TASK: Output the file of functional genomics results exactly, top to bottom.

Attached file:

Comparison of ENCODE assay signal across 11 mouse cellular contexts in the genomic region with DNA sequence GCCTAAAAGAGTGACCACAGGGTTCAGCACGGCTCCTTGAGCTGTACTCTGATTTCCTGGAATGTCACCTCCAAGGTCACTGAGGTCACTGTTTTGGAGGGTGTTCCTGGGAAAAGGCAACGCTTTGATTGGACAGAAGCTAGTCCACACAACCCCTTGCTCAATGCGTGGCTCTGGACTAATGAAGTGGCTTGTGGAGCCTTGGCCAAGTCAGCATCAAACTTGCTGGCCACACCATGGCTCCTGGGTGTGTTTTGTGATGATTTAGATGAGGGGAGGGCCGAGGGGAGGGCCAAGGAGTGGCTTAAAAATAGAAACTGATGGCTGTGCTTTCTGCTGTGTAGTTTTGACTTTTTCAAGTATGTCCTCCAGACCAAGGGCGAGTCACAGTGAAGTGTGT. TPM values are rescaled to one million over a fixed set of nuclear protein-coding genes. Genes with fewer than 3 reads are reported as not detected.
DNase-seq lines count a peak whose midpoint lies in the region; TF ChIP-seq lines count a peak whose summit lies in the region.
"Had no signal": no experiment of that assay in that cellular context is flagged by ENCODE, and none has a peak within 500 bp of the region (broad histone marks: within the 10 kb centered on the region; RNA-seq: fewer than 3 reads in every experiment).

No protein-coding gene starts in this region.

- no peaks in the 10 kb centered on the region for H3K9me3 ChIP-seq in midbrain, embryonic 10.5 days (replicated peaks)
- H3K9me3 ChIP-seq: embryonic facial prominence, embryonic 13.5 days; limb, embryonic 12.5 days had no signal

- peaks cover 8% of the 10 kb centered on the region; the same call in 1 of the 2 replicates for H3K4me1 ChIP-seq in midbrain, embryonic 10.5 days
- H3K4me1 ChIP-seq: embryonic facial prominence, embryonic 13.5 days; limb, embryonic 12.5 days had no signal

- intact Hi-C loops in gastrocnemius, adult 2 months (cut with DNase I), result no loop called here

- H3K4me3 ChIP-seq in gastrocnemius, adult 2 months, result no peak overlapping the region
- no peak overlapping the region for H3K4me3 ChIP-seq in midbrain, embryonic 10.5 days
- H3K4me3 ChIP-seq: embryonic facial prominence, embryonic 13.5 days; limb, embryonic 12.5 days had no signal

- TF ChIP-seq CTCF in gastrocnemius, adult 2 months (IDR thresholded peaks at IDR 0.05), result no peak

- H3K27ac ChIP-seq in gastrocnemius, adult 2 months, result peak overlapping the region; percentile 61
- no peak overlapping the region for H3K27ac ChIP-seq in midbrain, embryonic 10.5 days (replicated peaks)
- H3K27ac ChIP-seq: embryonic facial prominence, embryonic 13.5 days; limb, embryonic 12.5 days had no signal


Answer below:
Comparison of ENCODE assay signal across 11 mouse cellular contexts in the genomic region with DNA sequence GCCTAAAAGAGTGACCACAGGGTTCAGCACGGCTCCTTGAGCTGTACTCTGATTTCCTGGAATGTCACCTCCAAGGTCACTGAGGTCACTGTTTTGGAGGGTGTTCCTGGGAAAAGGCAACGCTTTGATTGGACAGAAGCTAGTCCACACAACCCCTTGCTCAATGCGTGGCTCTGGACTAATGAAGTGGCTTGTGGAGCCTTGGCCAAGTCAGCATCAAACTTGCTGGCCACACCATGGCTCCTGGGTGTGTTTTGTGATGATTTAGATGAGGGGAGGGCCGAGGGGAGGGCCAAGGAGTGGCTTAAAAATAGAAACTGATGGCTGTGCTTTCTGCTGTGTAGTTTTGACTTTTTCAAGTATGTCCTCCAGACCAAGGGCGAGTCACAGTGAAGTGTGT. TPM values are rescaled to one million over a fixed set of nuclear protein-coding genes. Genes with fewer than 3 reads are reported as not detected.
DNase-seq lines count a peak whose midpoint lies in the region; TF ChIP-seq lines count a peak whose summit lies in the region.
"Had no signal": no experiment of that assay in that cellular context is flagged by ENCODE, and none has a peak within 500 bp of the region (broad histone marks: within the 10 kb centered on the region; RNA-seq: fewer than 3 reads in every experiment).

No protein-coding gene starts in this region.

- no peaks in the 10 kb centered on the region for H3K9me3 ChIP-seq in midbrain, embryonic 10.5 days (replicated peaks)
- H3K9me3 ChIP-seq: embryonic facial prominence, embryonic 13.5 days; limb, embryonic 12.5 days had no signal

- peaks cover 8% of the 10 kb centered on the region; the same call in 1 of the 2 replicates for H3K4me1 ChIP-seq in midbrain, embryonic 10.5 days
- H3K4me1 ChIP-seq: embryonic facial prominence, embryonic 13.5 days; limb, embryonic 12.5 days had no signal

- intact Hi-C loops in gastrocnemius, adult 2 months (cut with DNase I), result no loop called here

- H3K4me3 ChIP-seq in gastrocnemius, adult 2 months, result no peak overlapping the region
- no peak overlapping the region for H3K4me3 ChIP-seq in midbrain, embryonic 10.5 days
- H3K4me3 ChIP-seq: embryonic facial prominence, embryonic 13.5 days; limb, embryonic 12.5 days had no signal

- TF ChIP-seq CTCF in gastrocnemius, adult 2 months (IDR thresholded peaks at IDR 0.05), result no peak

- H3K27ac ChIP-seq in gastrocnemius, adult 2 months, result peak overlapping the region; percentile 61
- no peak overlapping the region for H3K27ac ChIP-seq in midbrain, embryonic 10.5 days (replicated peaks)
- H3K27ac ChIP-seq: embryonic facial prominence, embryonic 13.5 days; limb, embryonic 12.5 days had no signal